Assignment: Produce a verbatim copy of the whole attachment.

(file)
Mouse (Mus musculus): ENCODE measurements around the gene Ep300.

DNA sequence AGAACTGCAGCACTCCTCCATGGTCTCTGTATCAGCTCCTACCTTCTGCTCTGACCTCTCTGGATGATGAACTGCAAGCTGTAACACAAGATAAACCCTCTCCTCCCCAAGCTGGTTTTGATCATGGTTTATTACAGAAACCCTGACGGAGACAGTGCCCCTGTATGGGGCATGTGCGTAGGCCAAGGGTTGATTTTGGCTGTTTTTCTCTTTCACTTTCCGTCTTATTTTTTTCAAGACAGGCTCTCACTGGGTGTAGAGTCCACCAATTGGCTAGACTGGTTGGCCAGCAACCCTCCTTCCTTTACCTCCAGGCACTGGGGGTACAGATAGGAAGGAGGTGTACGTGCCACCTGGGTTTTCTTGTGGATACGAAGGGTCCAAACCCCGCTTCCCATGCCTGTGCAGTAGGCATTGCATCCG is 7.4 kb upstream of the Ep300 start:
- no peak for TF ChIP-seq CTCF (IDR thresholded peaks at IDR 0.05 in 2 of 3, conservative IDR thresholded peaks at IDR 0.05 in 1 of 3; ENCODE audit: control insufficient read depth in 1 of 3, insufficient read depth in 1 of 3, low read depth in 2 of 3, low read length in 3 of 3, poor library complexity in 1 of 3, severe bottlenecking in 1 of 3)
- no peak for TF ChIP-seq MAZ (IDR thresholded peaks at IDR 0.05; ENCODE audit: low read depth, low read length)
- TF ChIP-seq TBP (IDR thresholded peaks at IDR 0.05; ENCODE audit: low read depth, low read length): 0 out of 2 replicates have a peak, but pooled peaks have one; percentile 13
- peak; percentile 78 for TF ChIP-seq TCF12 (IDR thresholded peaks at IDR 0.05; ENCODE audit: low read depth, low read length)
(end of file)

Mouse (Mus musculus): ENCODE measurements around the gene Ep300.

DNA sequence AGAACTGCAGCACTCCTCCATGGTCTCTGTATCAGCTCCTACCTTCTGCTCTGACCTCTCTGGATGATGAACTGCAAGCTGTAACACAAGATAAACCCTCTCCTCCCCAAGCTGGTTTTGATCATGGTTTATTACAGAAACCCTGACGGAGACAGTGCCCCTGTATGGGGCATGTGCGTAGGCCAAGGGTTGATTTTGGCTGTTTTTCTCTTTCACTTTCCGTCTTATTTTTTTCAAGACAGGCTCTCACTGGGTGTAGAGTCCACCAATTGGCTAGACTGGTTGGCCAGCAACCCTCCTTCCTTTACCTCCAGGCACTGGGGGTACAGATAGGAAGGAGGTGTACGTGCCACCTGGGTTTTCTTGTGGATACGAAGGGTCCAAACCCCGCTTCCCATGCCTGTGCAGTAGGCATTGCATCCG is 7.4 kb upstream of the Ep300 start:
- no peak for TF ChIP-seq CTCF (IDR thresholded peaks at IDR 0.05 in 2 of 3, conservative IDR thresholded peaks at IDR 0.05 in 1 of 3; ENCODE audit: control insufficient read depth in 1 of 3, insufficient read depth in 1 of 3, low read depth in 2 of 3, low read length in 3 of 3, poor library complexity in 1 of 3, severe bottlenecking in 1 of 3)
- no peak for TF ChIP-seq MAZ (IDR thresholded peaks at IDR 0.05; ENCODE audit: low read depth, low read length)
- TF ChIP-seq TBP (IDR thresholded peaks at IDR 0.05; ENCODE audit: low read depth, low read length): 0 out of 2 replicates have a peak, but pooled peaks have one; percentile 13
- peak; percentile 78 for TF ChIP-seq TCF12 (IDR thresholded peaks at IDR 0.05; ENCODE audit: low read depth, low read length)